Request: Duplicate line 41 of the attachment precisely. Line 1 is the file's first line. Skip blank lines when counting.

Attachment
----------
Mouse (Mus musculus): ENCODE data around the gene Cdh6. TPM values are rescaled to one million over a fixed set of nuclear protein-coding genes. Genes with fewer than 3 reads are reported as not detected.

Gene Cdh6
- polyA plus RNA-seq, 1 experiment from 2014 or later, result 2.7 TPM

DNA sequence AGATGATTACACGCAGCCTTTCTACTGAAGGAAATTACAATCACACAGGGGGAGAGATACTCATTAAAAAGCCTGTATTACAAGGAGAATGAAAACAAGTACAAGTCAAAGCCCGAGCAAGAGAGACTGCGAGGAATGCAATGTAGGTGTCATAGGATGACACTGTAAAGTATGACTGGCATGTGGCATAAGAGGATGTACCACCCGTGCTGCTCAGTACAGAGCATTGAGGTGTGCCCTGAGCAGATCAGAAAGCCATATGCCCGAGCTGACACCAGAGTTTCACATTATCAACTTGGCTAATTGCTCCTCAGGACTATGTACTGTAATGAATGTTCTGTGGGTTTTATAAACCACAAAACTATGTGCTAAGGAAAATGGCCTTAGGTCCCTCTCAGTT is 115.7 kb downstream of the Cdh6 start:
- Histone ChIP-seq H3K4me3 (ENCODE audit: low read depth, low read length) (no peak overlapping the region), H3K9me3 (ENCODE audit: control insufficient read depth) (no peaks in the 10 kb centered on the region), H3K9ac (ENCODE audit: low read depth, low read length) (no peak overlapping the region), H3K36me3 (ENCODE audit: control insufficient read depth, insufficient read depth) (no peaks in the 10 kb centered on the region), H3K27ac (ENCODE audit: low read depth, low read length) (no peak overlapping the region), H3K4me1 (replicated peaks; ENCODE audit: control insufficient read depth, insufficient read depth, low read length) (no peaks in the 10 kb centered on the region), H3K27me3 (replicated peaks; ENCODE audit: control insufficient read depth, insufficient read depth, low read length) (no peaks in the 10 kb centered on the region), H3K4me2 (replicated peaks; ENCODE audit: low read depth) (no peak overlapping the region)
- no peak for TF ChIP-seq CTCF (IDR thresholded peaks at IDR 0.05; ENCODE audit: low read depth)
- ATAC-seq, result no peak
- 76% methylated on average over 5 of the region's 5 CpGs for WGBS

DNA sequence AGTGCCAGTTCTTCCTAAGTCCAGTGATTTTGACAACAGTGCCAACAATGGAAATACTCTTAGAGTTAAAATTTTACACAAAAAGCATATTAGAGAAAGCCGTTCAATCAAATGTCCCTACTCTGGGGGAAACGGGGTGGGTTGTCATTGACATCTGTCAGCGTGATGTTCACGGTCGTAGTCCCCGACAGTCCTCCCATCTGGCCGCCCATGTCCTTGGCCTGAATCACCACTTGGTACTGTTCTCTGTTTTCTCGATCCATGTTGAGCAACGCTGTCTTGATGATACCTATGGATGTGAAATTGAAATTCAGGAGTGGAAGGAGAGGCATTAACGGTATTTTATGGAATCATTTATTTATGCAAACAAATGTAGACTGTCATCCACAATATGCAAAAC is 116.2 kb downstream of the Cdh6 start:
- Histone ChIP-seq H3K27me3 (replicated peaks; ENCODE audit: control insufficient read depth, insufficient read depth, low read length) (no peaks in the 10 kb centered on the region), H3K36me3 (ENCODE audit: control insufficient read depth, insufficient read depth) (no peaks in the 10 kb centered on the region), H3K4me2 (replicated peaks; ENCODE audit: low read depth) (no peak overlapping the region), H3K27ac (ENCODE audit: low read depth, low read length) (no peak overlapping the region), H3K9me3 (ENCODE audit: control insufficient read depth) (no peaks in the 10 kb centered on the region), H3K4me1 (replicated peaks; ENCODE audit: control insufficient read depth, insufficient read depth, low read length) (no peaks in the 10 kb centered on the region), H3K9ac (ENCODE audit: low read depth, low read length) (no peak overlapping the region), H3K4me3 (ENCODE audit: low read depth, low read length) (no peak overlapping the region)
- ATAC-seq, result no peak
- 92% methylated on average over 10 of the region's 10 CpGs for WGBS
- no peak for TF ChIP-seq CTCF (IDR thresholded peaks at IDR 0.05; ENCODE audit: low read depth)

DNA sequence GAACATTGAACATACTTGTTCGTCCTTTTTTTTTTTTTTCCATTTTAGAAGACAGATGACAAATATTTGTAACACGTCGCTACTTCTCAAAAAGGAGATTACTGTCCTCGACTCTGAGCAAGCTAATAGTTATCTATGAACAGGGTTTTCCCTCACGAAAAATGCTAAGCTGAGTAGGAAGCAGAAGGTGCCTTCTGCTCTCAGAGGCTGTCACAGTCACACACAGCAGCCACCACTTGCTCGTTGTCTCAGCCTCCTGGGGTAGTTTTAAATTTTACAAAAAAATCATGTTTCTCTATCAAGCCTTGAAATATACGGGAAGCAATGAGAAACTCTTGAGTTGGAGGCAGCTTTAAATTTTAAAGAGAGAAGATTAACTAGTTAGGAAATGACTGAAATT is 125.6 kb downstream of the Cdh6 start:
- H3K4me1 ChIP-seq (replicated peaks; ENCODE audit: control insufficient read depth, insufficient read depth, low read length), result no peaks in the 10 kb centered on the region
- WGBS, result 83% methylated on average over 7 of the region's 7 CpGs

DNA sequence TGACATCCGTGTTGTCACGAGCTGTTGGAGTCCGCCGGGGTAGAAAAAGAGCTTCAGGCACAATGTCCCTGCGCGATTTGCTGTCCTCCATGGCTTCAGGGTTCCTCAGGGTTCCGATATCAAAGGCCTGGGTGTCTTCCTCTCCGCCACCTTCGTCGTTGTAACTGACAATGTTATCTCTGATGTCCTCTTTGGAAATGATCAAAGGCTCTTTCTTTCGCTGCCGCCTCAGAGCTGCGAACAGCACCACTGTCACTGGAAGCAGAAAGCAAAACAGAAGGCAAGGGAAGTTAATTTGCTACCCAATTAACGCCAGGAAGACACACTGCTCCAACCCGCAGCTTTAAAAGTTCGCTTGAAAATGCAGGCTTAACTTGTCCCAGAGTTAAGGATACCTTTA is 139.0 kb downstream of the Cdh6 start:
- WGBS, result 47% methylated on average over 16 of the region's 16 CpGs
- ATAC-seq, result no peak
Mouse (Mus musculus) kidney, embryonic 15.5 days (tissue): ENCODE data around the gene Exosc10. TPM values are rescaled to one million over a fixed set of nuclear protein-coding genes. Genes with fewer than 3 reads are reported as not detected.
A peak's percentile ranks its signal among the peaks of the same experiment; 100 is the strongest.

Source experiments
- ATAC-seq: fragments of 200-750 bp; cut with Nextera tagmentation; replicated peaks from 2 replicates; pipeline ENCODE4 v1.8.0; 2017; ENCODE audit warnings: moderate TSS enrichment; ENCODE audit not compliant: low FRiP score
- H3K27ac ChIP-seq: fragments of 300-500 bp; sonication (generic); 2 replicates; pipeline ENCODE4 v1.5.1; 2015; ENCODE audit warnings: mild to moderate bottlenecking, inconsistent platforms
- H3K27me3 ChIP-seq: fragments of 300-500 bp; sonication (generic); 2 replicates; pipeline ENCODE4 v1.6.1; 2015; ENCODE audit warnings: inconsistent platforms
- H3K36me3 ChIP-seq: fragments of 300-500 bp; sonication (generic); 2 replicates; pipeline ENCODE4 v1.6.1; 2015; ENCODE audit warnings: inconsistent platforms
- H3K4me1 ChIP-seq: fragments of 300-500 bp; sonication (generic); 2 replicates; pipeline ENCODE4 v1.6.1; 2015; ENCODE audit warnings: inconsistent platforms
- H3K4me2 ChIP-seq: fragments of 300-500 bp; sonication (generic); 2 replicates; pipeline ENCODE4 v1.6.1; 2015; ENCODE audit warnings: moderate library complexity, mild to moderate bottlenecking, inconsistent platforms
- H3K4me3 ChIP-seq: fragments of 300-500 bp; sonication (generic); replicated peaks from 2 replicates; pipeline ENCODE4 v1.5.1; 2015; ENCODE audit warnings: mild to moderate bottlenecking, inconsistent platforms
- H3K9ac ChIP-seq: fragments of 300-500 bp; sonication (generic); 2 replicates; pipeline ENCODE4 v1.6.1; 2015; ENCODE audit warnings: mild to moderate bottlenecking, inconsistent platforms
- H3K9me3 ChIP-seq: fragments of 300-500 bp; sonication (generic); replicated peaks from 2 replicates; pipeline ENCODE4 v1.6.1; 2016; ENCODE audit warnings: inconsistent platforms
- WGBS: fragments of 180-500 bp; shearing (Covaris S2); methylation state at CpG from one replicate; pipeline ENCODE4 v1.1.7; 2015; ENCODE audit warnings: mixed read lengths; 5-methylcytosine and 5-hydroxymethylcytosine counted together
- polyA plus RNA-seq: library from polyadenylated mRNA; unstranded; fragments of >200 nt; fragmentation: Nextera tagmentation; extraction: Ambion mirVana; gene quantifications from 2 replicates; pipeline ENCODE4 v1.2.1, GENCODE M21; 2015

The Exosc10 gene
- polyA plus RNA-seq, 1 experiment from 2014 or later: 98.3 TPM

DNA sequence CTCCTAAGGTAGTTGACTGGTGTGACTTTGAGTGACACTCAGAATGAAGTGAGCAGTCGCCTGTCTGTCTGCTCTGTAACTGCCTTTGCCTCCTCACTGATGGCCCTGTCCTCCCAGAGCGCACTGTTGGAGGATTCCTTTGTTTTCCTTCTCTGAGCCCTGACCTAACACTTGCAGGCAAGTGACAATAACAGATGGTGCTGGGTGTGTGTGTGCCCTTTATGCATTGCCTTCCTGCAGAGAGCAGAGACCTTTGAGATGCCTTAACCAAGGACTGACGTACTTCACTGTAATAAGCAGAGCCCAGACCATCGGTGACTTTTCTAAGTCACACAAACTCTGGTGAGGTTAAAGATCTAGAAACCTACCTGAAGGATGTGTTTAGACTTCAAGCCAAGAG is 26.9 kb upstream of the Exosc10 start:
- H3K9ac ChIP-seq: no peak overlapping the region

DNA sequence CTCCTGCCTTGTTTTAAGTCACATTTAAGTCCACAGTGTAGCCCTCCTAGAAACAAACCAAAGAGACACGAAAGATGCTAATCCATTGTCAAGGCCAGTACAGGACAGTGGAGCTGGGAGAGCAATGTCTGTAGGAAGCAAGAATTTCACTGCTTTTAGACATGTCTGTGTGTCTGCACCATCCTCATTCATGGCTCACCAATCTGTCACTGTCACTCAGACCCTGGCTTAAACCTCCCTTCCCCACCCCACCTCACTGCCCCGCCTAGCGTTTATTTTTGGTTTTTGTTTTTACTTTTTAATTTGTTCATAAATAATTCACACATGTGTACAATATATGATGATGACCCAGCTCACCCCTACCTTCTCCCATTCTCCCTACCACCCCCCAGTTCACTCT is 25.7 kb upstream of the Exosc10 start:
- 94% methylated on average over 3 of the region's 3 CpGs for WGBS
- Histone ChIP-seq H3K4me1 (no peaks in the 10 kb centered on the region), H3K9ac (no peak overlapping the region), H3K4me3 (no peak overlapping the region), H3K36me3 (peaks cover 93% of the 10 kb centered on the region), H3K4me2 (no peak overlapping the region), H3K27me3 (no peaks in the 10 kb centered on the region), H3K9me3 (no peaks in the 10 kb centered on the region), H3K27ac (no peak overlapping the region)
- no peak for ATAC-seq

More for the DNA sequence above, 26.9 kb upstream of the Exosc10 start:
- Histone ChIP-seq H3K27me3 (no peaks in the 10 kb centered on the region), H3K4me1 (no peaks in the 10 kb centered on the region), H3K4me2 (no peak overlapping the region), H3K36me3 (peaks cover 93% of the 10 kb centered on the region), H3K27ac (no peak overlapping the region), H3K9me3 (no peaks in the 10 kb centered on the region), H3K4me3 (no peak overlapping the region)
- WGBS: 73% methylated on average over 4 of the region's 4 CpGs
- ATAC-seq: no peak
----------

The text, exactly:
- no peak for ATAC-seq